Street photography is an interesting sub-genre of photography that has become more popular in recent years with the advent of smaller, quieter digital cameras that produce professional results. I was actually the Luddite of the bunch with my Canon DSLR, while most of the class were using one or another of the newer Fujifilm mirrorless cameras (Valerie is an official Fujifilm X photographer.) . But it didn't much matter when it came to results. I learned a lot and enjoyed the weekend. Will see Valerie again at the Out of Chicago conference in June in Chicago.
Here's a gallery of some of my better shots from this weekend.
Somewhere in Elkhart County. I don't know why this image seemed interesting to me but it was.
Theatre at the UUFERead More
This my father about four weeks ago. A cold turned into about of pneumonia and left him weak enough that he fell down in his bedroom and had to be taken to the hospital. He's a difficult patient, to say the least, especially when he is tired. This photo shows him in a quieter moment, but it also gives a sense of his weariness and discomfort.
While doing some research on a project, I ran across a band called Great Big Sea, from Newfoundland. Celtic flavor, lots of fun. Check them out.
Great Big Sea
Alec Hosterman on this week's Hit the Streets with Valerie Jardin.Read More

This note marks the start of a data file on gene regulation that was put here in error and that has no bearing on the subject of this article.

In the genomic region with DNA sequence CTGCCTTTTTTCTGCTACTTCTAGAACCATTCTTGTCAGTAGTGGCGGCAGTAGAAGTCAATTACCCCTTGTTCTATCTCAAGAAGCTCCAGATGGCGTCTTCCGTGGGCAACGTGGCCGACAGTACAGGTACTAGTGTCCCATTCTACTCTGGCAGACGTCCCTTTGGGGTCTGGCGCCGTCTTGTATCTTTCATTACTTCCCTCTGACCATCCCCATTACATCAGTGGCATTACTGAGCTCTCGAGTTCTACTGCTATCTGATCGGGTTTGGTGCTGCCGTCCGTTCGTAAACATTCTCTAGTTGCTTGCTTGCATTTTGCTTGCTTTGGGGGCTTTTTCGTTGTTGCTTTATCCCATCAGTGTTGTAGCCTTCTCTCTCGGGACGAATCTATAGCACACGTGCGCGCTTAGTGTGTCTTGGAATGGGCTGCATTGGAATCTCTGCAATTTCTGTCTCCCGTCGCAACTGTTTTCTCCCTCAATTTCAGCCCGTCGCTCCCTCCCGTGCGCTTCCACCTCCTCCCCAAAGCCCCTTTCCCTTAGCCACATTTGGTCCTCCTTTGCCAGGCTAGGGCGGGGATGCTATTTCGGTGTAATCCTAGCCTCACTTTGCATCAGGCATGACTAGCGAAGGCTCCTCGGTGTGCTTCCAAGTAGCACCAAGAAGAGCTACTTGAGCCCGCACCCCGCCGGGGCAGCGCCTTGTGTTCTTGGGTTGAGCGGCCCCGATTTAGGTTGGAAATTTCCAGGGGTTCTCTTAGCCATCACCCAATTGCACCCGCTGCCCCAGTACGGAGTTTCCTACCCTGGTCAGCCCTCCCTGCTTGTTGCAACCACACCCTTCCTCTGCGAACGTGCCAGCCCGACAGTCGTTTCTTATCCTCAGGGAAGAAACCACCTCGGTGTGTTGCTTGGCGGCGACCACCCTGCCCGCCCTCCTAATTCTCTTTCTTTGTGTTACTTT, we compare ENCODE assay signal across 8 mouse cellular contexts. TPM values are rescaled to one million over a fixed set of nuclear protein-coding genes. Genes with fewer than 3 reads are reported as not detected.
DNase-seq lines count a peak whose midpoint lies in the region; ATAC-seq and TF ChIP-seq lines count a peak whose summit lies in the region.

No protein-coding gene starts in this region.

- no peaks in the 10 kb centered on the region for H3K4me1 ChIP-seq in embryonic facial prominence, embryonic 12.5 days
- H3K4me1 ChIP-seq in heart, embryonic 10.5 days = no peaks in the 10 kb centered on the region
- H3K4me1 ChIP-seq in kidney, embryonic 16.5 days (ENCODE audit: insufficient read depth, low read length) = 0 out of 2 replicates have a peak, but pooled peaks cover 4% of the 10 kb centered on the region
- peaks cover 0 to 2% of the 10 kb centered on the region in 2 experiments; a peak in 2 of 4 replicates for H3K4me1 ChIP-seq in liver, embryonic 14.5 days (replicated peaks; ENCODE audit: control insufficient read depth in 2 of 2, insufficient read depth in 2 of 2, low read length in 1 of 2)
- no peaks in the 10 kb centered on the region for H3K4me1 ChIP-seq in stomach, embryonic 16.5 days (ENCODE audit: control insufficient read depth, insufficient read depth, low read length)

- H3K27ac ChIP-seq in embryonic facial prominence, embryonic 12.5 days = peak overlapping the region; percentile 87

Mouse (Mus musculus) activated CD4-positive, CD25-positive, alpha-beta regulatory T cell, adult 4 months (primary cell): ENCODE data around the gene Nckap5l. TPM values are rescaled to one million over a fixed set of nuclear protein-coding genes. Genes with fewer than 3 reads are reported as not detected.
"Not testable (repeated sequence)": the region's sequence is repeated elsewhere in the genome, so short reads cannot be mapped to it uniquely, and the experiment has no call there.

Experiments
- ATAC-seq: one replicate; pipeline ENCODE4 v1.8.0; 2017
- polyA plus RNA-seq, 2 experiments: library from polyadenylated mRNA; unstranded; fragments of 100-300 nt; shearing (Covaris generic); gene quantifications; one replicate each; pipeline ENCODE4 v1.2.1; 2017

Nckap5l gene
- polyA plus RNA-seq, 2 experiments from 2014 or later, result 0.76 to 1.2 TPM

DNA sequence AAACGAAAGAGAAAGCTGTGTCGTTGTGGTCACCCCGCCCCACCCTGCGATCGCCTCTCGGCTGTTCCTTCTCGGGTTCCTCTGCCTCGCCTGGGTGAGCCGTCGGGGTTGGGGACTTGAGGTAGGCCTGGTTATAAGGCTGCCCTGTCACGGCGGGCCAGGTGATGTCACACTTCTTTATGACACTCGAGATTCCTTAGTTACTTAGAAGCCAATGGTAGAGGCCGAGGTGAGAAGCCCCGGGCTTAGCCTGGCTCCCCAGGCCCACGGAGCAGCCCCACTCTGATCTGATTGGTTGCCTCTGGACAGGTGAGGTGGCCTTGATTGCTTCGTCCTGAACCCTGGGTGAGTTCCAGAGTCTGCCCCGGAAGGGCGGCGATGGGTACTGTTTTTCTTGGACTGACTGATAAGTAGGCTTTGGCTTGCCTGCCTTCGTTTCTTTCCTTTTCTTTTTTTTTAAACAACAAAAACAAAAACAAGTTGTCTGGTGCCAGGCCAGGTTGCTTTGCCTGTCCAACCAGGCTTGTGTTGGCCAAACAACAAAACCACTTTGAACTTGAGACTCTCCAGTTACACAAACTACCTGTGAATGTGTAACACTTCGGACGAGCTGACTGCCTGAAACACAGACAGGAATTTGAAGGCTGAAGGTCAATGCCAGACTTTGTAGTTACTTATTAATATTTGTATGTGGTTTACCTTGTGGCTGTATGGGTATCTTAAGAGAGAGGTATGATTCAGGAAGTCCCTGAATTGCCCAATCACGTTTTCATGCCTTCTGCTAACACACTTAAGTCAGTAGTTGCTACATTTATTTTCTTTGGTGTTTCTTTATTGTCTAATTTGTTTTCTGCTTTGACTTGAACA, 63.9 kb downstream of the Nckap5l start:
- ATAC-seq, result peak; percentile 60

Sort of. No, it's not this website, or shiny new lights, or a retractable roof, but it's still cool, if a bit daunting. Karen and I have been working on another improvement to the theatre's web presence (spearheaded by my daughter Demarée Dufour-Noneman last year). This time it's a new ticketing system that will give Elkhart Civic Theatre a lot more marketing capability and user convenience than we've had for a while. It will roll out over the next couple of months and won't really affect this season's sales much, and the public won't really see it until sometime in August, but we're excited. The system has a number of marketing bells and whistles that will allow us eventually to sell season tickets online, remind patrons they have tickets for an upcoming show, and a lot more. I know this isn't the typical post for a personal blog but I do think it's cool news and will benefit the theatre greatly.
This is a brand-new fresh personal website for my pictures, comments, rants, etc. But largely for my pictures. It's on SquareSpace, which is different, but I like the way the site work and looks. I'm not really doing any major programming or web development anymore, and frankly I wanted to get away from it. WordPress is great, but still feels like work. This one doesn't as much. I could be wrong about that, but I'm here for a year, at least. This particular theme is recommended for online portfolios, and I think it looks good. so far.
The old blog is here. I jumped to SquareSpace because I like the way it works but importing the old WordPress blog is more difficult than just starting over. Yeah, I can import it, but there were too many things to fix in order for it to look right here, and it comprises content going back to 2000 apparently. Hard to believe.